Today's general strike, called by the vast General Confederation of Portuguese Workers (CGTP) union, is not expected to bring the country to a halt – although this morning the Lisbon subway system was closed. But it does offer a vivid warning to investors and analysts as they watch Portugal's head towards the bailout-or-default cliff, where Greece tottered for months. As in Greece, the people are taking to the streets; and as in Greece, the sight is bound to attract the bond-market vultures.
The cuts that kill
The strike is over cuts, of course. Portugal's €78bn bailout package from the International Monetary Fund and European Union, agreed last May, came at the usual price: slashed spending on core services, such as health and education, slashed public sector benefits, and harsher hiring and firing laws. These cuts have caused nothing but pain: Portugal's fragile economy is no more stable as a result. Official forecasts are for the economy to contract by 3.3% this year. Unemployment will rise to 14.5%.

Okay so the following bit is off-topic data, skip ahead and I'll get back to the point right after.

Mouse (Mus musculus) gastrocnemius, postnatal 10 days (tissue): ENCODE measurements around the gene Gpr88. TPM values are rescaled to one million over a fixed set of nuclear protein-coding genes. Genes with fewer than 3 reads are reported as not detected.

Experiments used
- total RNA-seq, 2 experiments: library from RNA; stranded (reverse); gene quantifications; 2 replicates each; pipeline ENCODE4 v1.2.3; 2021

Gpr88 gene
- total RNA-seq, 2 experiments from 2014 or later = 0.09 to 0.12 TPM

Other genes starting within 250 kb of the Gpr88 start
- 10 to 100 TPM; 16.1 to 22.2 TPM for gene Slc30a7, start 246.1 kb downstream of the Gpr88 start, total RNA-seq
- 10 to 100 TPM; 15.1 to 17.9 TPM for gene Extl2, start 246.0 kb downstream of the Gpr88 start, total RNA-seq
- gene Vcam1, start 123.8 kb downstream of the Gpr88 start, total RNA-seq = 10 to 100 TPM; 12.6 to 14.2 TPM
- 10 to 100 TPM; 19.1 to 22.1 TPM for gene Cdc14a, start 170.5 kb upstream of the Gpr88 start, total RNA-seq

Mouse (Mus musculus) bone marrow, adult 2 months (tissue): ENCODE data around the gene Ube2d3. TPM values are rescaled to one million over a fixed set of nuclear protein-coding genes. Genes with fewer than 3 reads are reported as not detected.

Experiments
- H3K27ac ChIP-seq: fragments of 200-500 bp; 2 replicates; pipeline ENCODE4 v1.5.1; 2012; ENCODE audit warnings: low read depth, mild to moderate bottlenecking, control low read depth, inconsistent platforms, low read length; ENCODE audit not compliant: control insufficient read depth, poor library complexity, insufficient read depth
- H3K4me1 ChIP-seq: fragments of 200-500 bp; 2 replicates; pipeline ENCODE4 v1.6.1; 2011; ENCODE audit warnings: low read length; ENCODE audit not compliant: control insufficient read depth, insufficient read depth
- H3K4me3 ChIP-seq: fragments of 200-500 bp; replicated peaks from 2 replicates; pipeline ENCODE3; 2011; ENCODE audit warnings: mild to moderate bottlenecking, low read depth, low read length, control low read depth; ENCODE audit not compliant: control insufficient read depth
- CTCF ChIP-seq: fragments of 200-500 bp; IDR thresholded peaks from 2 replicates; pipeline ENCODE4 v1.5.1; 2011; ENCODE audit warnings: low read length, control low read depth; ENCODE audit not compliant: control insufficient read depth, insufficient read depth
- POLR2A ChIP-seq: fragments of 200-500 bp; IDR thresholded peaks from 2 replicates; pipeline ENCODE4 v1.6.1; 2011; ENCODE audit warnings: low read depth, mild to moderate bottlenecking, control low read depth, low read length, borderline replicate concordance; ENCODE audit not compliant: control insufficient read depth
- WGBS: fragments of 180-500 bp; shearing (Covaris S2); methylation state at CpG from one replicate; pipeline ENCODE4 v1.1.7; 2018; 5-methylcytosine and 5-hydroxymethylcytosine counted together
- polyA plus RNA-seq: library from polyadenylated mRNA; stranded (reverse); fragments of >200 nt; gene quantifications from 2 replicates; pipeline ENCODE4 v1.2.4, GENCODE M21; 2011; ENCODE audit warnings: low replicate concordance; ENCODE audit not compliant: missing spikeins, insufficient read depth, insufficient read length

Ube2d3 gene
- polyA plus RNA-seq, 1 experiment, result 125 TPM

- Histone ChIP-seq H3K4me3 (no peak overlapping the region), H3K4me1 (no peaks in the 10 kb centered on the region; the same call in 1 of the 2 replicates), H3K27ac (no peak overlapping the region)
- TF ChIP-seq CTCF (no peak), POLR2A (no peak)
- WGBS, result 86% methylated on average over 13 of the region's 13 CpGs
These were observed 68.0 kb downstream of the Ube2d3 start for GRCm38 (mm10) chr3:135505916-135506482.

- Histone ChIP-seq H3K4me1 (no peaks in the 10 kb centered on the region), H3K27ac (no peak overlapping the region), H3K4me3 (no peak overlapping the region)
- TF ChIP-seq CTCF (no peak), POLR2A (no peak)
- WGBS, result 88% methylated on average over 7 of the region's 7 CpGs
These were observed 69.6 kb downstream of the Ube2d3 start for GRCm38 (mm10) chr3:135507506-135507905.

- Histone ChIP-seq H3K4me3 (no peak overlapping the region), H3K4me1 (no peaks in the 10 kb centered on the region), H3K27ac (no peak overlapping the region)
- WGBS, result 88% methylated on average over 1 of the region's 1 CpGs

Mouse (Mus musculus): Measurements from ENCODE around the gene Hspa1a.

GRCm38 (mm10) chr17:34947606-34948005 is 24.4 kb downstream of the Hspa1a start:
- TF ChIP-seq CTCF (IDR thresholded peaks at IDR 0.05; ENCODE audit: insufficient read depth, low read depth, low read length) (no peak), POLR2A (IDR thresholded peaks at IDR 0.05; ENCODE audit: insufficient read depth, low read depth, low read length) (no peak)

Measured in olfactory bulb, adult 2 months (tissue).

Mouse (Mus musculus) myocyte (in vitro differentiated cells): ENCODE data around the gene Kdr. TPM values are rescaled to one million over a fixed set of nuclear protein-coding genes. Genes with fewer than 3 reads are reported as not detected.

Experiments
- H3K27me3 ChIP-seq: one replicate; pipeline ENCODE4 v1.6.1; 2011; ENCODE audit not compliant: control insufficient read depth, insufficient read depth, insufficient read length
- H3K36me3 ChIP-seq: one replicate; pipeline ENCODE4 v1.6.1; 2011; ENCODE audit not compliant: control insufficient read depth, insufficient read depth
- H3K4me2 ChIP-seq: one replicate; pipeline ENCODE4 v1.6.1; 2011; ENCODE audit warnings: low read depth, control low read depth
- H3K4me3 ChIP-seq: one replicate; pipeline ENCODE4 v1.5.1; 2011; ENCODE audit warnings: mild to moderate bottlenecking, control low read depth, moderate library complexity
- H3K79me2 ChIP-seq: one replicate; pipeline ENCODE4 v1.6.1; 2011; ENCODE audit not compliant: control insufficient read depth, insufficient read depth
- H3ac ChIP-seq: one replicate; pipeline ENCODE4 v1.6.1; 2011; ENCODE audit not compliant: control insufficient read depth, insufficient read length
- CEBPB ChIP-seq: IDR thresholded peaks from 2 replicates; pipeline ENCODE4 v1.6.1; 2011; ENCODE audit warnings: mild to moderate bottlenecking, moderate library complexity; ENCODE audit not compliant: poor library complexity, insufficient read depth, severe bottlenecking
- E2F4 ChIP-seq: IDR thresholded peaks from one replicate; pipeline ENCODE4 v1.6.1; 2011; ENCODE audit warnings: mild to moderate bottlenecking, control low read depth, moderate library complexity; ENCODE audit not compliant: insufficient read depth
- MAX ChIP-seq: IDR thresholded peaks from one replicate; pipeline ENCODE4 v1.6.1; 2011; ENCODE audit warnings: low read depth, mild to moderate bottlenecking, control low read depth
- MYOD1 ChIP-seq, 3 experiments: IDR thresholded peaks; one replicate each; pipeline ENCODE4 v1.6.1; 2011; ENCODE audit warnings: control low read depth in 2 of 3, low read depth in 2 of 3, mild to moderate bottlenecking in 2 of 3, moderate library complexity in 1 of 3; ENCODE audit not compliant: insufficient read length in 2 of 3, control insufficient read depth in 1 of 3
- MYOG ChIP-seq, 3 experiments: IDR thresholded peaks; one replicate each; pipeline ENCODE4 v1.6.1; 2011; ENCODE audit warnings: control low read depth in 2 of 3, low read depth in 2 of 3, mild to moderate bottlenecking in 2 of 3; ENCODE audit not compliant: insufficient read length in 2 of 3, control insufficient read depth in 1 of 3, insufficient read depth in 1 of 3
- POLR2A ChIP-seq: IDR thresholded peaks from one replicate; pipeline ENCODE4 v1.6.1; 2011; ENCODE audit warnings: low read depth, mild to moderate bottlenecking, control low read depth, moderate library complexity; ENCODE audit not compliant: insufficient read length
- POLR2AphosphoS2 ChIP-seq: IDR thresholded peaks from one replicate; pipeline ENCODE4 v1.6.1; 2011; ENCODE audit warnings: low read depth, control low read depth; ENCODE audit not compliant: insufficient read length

Maria Isabel Martins, 53, told the Guardian earlier this week how her regular 210km trip from a remote village to see a consultant about her diabetes now cost €44 each visit: both the consultation and the bus trip used to be free. "This is shameful," she said. Opposition politicians claim that healthcare reforms forced by the bailout caused 1,000 deaths in February.
How close to the edge?
Speculative traders have aggressively targeted Portuguese debt since the Greek debt deal was finally settled last week. The small country looks like easy prey. According to the Financial Times, the credit insuring (CDS) market is already betting on a Portuguese default. On the other hand, if Portugal can stabilise its debt with the help of private money (rather than more EU bailout funds), that could reassure markets and prop up the entire eurozone rescue plan.
It's still possible, but extremely difficult. Portuguese debt was measured at 110% of GDP last year. On Monday, the yield on the government's 10-year bonds was still more than 13% – a clear sign that the markets lack confidence in Portugal's ability to keep up debt repayments, and double the level considered remotely sustainable for the country to borrow on its own. Goldman Sachs sees Portugal needing an injection of up to €50bn more between now and 2014. And inevitably, while analysts crunch the numbers, it will be ordinary Portuguese citizens like Maria Isabel Martins who continue to shoulder the burden.
Further reading: The Economist reports on Portugal's big financial mess.